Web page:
Atkinson Vinden clients were alerted to the gazettal of the Commercial Buildings Energy Efficiency Code and its potential and significant effect upon commercial building owners in our February/March 2011 AV “Law Talk” article.
From 1 November 2011 “Green Building” issues became serious with the regulations enacting the Commercial Building Disclosure (CBD) program coming into effect. Substantial penalties can result for building owners (and even tenants) if their office/commercial spaces do not meet environmental standards when leased or sold. The transitional disclosure period began on 1 November last year but with a lower level of disclosure.
Building Energy Efficiency Certificates (BEECs) are required to be issued if more than 2,000 square metres of office space is sold, leased or subleased – so the CBD requirements apply to both building owners and tenants who sublet space.
BEECs are only valid for 12 months and must be publicly available – they need to include:
- A National Australian Built Environment Rating System energy star rating for the building.
- An assessment of tenancy lighting within the area being sold or leased.
- General energy efficiency guidance.
It is likely that compliance will require substantial works on many buildings by their owner landlords and it is unlikely that the (largely capital) work costs could be passed on to tenants (even though a tenant is likely to reap benefits in lower energy costs and similar). Tenancy disruption could result while compliance works are carried out; preferably the work would be carried out when the property is untenanted, but for many multi-tenanted buildings, this will not be possible.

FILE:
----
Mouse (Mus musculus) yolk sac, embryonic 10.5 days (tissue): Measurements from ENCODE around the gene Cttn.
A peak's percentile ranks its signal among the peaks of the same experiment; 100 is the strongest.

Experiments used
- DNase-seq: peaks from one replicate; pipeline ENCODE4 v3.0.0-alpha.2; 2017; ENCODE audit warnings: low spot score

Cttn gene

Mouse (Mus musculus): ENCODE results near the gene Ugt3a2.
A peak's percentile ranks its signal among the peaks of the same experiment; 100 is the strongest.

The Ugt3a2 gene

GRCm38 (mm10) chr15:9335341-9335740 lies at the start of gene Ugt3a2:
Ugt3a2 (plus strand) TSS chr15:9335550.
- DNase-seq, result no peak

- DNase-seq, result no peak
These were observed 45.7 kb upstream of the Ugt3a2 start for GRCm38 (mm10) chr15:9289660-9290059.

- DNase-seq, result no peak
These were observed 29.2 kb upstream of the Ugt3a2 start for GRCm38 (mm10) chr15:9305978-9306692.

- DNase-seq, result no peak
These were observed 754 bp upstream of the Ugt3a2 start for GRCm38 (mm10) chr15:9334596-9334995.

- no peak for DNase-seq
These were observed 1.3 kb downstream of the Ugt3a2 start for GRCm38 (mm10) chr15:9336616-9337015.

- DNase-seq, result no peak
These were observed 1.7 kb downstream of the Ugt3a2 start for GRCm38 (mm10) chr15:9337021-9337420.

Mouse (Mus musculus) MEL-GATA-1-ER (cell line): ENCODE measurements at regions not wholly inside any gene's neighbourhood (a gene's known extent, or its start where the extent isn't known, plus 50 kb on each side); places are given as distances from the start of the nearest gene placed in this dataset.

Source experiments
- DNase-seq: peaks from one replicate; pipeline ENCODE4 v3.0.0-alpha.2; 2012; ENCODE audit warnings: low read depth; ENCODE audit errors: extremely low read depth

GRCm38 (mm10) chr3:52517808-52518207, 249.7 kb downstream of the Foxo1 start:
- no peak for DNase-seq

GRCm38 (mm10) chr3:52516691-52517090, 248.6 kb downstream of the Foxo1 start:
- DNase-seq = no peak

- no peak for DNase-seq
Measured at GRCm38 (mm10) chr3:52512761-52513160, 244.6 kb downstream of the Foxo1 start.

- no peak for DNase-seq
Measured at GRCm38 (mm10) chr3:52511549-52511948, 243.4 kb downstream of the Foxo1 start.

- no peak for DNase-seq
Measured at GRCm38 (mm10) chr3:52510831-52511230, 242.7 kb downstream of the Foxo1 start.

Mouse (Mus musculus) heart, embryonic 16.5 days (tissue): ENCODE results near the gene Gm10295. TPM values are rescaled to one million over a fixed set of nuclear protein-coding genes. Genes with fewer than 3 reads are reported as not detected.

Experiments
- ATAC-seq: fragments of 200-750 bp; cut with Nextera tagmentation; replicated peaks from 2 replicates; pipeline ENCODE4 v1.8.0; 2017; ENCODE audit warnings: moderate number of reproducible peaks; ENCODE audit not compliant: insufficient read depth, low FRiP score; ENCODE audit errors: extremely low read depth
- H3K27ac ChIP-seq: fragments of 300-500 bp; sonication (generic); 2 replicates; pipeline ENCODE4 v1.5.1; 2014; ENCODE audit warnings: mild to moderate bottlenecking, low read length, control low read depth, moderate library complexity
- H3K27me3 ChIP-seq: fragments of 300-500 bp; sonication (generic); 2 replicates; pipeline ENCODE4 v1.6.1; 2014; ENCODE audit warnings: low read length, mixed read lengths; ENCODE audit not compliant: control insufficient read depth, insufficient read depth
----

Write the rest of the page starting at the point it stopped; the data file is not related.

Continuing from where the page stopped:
A tenant’s fit-out and general working practices may have a big impact on the building’s “green credentials”, and needs careful monitoring.
Management of the CBD programme is shared between the Federal Department of Climate Change and Energy Efficiency and the NSW Office of Environment and Heritage. This may complicate both compliance and enquiry aspects.
It is estimated that energy use in commercial buildings accounts for approximately 10% of total greenhouse gas emissions so it is perhaps understandable that Government seeks to improve the energy efficiency of commercial buildings…… and, of course, the “carbon tax” legislation has also just passed through both houses of Federal Parliament.